A Bamboo Takeover - Gardening With Pleioblastus Variegatus

A Bamboo Takeover - Gardening With Pleioblastus Variegatus

If you have already read the previous blog post, The Rockery Garden – Est. 2003, you know all about the reasons behind the plants we chose for this flower bed.


But now let’s talk about the lessons learned along the way.


The species originally planted were a very good choice for their purpose apart from one.


One plant in this garden was a big mistake. One we have learned from and will not repeat.




Pleioblastus variegatus, or Dwarf whitestripe bamboo to be specific.


What began as a small clump of this beautiful leaf, over time spread throughout the entire bed causing damage to many of the herbaceous perennials. In a case of survival of the fittest, the bamboo trumped most plants and used up all the nutrients and soil space leaving us with little to no colourful blooms in the bed year after year.


In 2021 during the first lockdown, we decided to tackle the bamboo. Our first lockdown garden project was to eradicate this invader once and for all.


Bamboo travels by rhizomes, which are a network of underground shoots. This meant that simply pulling the stems from the soil was not going to solve our long-term issue of the continually spreading plant.


Instead, we had to lift each rock from the surface one by one and place it onto the driveway.


Now factor in the issue that these rocks were in fact large chunks of shale which meant that the shatter rate as we moved them from the soil began to increase as we worked down from the surface of the bed.


Some of them simply crumbling in our hands once touched as we attempted to salvage as much rocks as possible.


But how and ever we removed them from the space and unveiled the dense network of bamboo shoots that was now to be peeled from the soil.


It was a tedious task and took a lot of filtering through the soil to ensure every rhizome was removed from the garden.


After four days of diligently sifting through soil, we were ready to begin putting the garden back together.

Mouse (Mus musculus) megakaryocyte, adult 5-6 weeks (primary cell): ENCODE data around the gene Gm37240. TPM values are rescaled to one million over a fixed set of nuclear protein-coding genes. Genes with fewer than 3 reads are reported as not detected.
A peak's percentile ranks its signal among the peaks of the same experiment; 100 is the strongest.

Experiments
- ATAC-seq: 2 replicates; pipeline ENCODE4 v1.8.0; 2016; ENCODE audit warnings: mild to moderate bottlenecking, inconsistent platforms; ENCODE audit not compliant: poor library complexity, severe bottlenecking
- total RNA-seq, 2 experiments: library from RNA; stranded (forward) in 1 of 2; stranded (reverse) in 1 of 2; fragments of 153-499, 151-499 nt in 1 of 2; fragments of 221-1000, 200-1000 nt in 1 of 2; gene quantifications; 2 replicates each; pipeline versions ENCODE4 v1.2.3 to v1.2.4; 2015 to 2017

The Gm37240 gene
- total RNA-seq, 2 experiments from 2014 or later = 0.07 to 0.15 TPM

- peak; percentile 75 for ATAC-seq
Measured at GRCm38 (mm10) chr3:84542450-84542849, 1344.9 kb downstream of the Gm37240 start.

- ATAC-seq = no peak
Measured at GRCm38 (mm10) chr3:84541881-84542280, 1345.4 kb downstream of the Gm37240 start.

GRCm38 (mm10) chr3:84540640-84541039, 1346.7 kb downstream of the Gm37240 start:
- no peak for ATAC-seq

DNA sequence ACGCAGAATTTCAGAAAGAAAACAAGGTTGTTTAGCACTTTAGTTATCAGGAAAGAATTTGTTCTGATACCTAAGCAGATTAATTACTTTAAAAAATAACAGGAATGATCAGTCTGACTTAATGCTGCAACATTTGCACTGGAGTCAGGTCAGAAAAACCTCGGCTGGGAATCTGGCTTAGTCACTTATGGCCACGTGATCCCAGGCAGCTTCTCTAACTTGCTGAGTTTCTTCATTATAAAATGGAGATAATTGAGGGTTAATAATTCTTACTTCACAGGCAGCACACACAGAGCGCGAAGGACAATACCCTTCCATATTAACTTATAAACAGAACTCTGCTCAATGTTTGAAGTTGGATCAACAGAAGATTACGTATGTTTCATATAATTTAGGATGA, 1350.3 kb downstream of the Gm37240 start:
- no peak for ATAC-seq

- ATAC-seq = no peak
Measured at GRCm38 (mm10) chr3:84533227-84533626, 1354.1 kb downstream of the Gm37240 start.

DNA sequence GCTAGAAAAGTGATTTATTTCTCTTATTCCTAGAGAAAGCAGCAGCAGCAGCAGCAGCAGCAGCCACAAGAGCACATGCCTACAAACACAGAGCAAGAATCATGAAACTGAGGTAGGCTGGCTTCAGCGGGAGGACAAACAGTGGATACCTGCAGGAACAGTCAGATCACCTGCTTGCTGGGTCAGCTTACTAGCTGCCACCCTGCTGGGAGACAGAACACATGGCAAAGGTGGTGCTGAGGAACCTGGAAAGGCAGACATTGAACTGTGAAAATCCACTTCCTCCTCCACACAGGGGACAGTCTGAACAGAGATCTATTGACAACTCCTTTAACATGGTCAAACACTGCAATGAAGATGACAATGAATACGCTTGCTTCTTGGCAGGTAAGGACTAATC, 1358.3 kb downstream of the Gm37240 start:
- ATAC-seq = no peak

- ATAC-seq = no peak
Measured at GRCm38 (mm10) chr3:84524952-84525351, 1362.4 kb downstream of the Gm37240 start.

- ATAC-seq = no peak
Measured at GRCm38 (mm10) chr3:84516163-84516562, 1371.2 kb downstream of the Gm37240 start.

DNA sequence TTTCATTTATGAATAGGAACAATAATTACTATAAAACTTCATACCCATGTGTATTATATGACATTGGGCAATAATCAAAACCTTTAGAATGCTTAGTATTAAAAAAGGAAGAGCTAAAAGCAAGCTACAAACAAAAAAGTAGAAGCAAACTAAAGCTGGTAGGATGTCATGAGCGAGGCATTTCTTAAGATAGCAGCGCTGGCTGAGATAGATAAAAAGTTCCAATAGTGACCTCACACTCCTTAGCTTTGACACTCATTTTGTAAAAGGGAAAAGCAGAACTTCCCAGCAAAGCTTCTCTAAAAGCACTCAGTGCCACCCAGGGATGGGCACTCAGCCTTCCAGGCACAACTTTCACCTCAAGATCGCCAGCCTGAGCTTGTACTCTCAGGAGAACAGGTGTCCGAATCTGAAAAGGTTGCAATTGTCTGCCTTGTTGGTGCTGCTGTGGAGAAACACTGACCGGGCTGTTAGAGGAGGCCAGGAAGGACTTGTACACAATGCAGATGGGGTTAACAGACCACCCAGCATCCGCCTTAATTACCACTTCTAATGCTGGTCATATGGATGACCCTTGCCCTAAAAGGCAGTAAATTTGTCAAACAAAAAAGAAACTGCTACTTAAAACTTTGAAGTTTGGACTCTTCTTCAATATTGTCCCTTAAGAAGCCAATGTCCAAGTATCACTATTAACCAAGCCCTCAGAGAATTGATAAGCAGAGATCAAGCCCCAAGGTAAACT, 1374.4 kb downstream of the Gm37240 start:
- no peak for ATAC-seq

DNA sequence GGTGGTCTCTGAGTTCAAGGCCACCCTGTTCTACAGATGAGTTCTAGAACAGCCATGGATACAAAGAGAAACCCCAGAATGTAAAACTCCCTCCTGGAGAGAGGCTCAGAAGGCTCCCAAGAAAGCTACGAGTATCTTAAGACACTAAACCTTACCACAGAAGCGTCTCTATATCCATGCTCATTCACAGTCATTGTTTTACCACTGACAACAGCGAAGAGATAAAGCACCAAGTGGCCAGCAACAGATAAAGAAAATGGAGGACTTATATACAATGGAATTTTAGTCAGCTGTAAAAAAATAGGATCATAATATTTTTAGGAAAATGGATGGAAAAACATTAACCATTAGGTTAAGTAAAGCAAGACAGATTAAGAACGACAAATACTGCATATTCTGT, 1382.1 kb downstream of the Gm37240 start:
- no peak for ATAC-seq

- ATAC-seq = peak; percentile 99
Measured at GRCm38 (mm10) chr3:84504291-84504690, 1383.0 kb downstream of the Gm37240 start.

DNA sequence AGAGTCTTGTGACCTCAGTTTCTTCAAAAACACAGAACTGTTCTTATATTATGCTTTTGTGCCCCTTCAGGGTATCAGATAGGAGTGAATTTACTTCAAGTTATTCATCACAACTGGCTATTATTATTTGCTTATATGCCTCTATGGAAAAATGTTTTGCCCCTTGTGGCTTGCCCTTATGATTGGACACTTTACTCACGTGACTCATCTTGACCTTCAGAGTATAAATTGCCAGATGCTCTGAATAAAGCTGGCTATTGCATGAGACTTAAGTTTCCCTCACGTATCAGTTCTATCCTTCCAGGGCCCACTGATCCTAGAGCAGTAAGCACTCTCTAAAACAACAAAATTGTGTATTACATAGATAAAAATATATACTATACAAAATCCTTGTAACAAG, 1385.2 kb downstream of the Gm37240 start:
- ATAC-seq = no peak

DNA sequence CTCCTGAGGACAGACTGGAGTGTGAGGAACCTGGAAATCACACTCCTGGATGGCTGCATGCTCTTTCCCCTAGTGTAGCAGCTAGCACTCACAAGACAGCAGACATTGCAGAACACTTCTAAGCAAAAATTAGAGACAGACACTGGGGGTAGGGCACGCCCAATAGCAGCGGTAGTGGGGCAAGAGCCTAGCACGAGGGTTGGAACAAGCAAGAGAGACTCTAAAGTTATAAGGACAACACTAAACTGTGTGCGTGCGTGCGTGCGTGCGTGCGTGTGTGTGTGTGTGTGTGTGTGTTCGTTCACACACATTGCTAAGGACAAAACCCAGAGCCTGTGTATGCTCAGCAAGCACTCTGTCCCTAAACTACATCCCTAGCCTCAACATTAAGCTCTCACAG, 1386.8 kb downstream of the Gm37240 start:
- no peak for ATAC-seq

Reassemble the space if you will.


Over the years the soil had compacted that the garden bed had lost its elevation and became flattened. So, we decided to overfill the space with topsoil and begin restructuring the bed.


Again, stone by stone each was carefully placed back into the now mounded boarder covering the soils surface.


Remember I mentioned how many of these stones shattered and crumbled when we were first stripping the soil… this meant we had to go mining for some replacements.


So up the back we went, and with the mini digger and quad trailer we began to build a collection of fresh rocks for the garden.


The space was then replanted adding in a mixture of herbaceous perennials that had previously been destroyed by the bamboo takeover and finally the space was restored to all its blooming glory.


Removing the bamboo was a painstaking job to say the least but now the garden is a beautiful blend of herbaceous perennials and larger shrubs which provide a structural roadblock deterring the dogs from overtaking it as a playground.


As frustrating as it was to watch the bamboo suffocate the smaller plants, it has been a valuable lesson learned that planting species which spread through rhizomes must be done with caution.


Unless you actually want a takeover…


If you enjoyed this blog post you can read more about my adventures at Turra Lodge Farm below!

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About Me

What began as an act of self-expression in the form of a blog has now grown into what is the Flower Child brand. Sharing stories from my life of gardening on Turra Lodge Farm nurtured my relationship with nature and healing..

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